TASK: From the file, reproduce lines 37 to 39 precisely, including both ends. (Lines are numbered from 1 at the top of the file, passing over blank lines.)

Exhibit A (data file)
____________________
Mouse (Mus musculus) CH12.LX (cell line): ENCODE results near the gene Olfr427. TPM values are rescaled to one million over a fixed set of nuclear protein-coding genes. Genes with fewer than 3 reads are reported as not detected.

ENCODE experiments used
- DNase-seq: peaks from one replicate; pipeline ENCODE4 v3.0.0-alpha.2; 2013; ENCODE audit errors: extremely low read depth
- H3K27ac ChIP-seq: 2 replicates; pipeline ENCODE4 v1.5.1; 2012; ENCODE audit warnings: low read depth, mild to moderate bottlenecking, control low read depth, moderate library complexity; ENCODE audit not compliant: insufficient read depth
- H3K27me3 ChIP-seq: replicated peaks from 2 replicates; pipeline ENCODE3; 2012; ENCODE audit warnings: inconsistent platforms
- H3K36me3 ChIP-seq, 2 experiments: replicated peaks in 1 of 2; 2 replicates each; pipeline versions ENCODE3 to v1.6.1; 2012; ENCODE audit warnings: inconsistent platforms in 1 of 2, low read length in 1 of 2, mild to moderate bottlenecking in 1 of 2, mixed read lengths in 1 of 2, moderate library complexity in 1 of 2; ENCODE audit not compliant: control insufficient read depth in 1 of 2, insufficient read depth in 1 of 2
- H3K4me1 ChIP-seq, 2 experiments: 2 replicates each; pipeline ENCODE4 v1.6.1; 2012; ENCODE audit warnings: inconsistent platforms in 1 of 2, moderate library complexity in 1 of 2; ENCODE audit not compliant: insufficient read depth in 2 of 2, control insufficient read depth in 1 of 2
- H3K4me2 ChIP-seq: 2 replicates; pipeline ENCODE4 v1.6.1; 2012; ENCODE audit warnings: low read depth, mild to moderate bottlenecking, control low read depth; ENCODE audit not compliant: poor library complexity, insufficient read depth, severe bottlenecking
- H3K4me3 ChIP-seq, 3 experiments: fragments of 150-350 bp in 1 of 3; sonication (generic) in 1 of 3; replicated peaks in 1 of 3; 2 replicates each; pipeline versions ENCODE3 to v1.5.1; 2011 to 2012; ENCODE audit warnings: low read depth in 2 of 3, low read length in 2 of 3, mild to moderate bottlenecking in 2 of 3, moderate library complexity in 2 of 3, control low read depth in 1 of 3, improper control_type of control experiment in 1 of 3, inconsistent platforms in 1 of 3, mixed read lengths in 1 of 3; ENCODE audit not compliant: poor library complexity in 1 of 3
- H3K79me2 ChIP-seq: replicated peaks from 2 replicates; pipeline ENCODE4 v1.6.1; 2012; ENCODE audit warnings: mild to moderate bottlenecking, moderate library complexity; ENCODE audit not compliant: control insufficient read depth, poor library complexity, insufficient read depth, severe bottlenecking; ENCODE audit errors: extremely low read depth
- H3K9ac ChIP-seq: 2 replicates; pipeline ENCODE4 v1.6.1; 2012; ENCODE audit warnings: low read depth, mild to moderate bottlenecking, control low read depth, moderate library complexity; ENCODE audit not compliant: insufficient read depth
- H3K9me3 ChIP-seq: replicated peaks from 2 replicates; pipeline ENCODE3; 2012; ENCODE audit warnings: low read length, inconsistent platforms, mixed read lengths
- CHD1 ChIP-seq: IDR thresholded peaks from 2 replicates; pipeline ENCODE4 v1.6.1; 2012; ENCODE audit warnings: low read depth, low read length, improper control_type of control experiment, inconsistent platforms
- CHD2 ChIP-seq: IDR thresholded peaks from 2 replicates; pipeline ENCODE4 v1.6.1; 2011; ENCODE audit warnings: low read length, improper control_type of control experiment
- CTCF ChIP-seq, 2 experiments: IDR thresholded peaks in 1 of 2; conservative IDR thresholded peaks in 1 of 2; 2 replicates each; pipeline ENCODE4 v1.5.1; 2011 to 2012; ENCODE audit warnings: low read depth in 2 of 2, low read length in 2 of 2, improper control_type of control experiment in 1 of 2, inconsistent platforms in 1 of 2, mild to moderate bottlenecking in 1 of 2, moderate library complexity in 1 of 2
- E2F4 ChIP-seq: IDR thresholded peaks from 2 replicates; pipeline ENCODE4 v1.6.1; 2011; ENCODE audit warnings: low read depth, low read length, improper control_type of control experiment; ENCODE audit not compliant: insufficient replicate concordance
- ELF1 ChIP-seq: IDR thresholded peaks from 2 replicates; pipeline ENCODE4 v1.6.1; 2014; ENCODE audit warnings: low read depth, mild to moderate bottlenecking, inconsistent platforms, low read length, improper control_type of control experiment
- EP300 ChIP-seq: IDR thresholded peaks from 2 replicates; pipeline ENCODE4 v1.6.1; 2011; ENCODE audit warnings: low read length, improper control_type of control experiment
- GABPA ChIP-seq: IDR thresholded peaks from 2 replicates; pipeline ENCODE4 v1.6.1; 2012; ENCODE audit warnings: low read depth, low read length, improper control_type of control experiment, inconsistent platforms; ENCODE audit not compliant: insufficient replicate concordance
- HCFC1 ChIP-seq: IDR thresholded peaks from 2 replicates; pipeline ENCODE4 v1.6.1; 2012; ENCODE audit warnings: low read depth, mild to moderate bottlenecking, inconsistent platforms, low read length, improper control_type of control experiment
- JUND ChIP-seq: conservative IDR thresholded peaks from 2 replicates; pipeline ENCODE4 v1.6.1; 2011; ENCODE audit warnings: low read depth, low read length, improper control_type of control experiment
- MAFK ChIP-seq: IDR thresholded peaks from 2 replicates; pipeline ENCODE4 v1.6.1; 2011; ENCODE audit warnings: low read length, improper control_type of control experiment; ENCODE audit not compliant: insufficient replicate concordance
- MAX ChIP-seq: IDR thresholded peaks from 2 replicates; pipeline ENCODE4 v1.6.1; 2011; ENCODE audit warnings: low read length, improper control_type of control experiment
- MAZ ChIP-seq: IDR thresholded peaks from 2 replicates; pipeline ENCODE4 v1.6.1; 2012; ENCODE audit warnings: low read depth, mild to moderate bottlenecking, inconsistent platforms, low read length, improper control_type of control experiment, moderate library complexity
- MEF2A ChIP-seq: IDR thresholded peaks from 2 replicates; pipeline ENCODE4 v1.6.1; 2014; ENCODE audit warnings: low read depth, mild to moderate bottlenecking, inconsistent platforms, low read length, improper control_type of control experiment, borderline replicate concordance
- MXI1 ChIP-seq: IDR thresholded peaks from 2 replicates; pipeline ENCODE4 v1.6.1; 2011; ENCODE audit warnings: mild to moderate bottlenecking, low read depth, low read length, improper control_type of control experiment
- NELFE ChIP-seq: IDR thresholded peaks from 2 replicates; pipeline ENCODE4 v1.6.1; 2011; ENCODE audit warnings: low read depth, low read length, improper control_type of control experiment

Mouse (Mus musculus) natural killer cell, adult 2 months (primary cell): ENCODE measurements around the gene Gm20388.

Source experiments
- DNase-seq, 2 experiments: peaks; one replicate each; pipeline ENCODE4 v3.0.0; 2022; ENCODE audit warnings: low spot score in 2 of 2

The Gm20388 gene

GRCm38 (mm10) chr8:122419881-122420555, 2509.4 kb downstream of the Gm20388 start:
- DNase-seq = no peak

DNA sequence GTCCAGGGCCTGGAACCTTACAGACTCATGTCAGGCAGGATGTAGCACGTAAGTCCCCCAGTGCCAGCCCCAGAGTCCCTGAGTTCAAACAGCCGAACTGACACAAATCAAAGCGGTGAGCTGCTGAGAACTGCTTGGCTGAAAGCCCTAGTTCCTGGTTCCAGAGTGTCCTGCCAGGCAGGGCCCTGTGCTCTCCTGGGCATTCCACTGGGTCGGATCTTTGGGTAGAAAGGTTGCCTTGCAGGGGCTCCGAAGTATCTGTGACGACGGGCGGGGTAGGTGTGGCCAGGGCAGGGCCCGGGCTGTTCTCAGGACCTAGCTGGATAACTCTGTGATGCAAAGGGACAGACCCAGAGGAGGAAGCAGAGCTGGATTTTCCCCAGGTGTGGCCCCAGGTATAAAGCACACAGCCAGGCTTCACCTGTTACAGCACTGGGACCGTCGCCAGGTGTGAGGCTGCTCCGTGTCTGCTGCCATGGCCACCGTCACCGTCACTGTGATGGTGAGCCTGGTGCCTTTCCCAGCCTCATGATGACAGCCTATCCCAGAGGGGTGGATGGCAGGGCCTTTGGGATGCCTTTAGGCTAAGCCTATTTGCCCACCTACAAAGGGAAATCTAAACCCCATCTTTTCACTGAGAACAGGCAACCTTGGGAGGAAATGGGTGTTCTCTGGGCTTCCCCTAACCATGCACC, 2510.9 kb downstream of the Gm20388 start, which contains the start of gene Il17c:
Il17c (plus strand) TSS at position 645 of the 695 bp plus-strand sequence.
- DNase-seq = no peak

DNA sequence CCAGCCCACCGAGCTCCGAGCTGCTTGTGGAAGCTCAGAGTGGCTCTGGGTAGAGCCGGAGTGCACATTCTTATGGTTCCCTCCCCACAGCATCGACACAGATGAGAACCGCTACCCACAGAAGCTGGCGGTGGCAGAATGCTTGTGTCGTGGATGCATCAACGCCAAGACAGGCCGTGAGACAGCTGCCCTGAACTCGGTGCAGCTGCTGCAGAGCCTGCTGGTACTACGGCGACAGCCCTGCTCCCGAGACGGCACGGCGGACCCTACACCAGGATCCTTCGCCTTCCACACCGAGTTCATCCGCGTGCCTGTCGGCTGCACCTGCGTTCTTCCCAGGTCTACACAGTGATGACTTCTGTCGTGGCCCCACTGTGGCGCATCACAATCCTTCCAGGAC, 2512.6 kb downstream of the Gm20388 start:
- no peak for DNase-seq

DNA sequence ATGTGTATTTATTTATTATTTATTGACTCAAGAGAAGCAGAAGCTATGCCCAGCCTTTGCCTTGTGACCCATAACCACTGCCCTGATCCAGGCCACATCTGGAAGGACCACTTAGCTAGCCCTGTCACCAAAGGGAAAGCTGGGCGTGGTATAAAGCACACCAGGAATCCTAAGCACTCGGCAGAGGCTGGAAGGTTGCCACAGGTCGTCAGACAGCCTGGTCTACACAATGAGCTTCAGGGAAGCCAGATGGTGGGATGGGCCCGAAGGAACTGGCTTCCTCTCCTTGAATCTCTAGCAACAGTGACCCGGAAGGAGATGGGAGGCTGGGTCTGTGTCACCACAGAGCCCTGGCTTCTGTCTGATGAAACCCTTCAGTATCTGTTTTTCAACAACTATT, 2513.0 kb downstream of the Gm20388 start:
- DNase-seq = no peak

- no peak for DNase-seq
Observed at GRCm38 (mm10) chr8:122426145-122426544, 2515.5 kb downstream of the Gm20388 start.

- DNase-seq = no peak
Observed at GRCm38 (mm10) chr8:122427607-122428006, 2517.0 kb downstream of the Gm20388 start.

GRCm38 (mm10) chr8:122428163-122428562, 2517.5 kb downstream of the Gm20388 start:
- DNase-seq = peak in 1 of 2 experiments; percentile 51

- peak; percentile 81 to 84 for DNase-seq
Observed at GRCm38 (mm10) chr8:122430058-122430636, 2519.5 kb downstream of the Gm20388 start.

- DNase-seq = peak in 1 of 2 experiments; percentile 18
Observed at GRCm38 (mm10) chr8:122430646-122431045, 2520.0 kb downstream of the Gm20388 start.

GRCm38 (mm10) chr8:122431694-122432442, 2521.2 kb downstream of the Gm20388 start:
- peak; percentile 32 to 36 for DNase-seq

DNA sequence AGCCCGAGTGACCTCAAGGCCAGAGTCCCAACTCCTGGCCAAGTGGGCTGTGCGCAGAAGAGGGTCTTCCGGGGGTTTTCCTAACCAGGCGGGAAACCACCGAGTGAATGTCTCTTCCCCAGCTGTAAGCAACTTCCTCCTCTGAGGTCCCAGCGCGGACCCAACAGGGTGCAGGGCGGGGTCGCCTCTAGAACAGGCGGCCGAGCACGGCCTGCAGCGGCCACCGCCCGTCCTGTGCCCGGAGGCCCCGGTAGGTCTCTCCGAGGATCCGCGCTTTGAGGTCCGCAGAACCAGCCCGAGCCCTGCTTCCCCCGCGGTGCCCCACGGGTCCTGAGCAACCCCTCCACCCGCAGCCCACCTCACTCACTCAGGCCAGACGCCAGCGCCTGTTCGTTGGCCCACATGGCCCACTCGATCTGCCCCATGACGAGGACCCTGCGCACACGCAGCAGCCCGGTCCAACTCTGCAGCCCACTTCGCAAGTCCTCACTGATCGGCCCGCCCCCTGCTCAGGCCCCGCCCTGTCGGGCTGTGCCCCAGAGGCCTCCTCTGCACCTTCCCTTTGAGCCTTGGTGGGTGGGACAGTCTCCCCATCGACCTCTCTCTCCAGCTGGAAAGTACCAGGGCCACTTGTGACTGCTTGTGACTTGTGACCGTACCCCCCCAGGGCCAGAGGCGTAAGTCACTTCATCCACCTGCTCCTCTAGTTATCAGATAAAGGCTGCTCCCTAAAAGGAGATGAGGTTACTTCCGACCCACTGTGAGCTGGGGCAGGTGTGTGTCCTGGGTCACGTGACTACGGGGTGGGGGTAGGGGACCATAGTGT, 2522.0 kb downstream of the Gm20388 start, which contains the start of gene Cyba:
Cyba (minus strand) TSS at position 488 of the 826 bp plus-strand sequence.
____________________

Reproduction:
DNA sequence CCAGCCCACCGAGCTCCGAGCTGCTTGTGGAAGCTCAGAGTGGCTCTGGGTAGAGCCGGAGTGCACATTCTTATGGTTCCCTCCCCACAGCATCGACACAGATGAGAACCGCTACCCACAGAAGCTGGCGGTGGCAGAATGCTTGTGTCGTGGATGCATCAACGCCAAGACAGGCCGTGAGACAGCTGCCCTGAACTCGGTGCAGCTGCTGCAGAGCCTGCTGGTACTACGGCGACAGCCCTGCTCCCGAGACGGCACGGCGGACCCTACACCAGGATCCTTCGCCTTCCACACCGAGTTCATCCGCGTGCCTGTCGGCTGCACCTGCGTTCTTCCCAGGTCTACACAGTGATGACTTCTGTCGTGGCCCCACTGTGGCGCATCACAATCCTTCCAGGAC, 2512.6 kb downstream of the Gm20388 start:
- no peak for DNase-seq

DNA sequence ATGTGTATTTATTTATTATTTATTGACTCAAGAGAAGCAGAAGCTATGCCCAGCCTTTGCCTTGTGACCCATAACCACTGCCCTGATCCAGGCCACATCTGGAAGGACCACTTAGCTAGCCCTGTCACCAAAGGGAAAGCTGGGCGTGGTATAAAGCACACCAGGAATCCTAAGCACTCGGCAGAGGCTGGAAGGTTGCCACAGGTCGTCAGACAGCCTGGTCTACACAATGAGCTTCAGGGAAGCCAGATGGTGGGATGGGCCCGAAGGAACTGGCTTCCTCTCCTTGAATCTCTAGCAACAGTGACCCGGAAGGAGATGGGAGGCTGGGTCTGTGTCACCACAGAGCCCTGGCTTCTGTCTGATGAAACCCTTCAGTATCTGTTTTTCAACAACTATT, 2513.0 kb downstream of the Gm20388 start: